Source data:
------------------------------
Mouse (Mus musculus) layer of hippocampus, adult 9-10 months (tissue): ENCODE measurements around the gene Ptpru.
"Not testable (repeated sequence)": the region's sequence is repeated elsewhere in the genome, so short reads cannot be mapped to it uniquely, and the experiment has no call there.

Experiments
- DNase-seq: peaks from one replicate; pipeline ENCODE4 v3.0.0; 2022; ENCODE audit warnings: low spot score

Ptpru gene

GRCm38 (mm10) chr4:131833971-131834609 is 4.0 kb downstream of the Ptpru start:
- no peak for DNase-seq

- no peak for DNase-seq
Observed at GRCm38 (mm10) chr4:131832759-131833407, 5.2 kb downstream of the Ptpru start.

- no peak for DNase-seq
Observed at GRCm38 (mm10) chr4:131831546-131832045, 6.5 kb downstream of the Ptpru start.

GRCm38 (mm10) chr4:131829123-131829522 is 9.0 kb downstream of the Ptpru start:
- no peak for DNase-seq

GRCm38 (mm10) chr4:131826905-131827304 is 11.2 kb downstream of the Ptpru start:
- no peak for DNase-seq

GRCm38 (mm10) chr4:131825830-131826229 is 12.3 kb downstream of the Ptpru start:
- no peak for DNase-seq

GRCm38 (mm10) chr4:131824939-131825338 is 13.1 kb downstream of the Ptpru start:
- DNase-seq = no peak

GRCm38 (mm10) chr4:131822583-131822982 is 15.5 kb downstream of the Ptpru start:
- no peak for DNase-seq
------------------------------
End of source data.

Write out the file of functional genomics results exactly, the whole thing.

Mouse (Mus musculus) layer of hippocampus, adult 9-10 months (tissue): ENCODE measurements around the gene Ptpru.
"Not testable (repeated sequence)": the region's sequence is repeated elsewhere in the genome, so short reads cannot be mapped to it uniquely, and the experiment has no call there.

Experiments
- DNase-seq: peaks from one replicate; pipeline ENCODE4 v3.0.0; 2022; ENCODE audit warnings: low spot score

Ptpru gene

GRCm38 (mm10) chr4:131833971-131834609 is 4.0 kb downstream of the Ptpru start:
- no peak for DNase-seq

- no peak for DNase-seq
Observed at GRCm38 (mm10) chr4:131832759-131833407, 5.2 kb downstream of the Ptpru start.

- no peak for DNase-seq
Observed at GRCm38 (mm10) chr4:131831546-131832045, 6.5 kb downstream of the Ptpru start.

GRCm38 (mm10) chr4:131829123-131829522 is 9.0 kb downstream of the Ptpru start:
- no peak for DNase-seq

GRCm38 (mm10) chr4:131826905-131827304 is 11.2 kb downstream of the Ptpru start:
- no peak for DNase-seq

GRCm38 (mm10) chr4:131825830-131826229 is 12.3 kb downstream of the Ptpru start:
- no peak for DNase-seq

GRCm38 (mm10) chr4:131824939-131825338 is 13.1 kb downstream of the Ptpru start:
- DNase-seq = no peak

GRCm38 (mm10) chr4:131822583-131822982 is 15.5 kb downstream of the Ptpru start:
- no peak for DNase-seq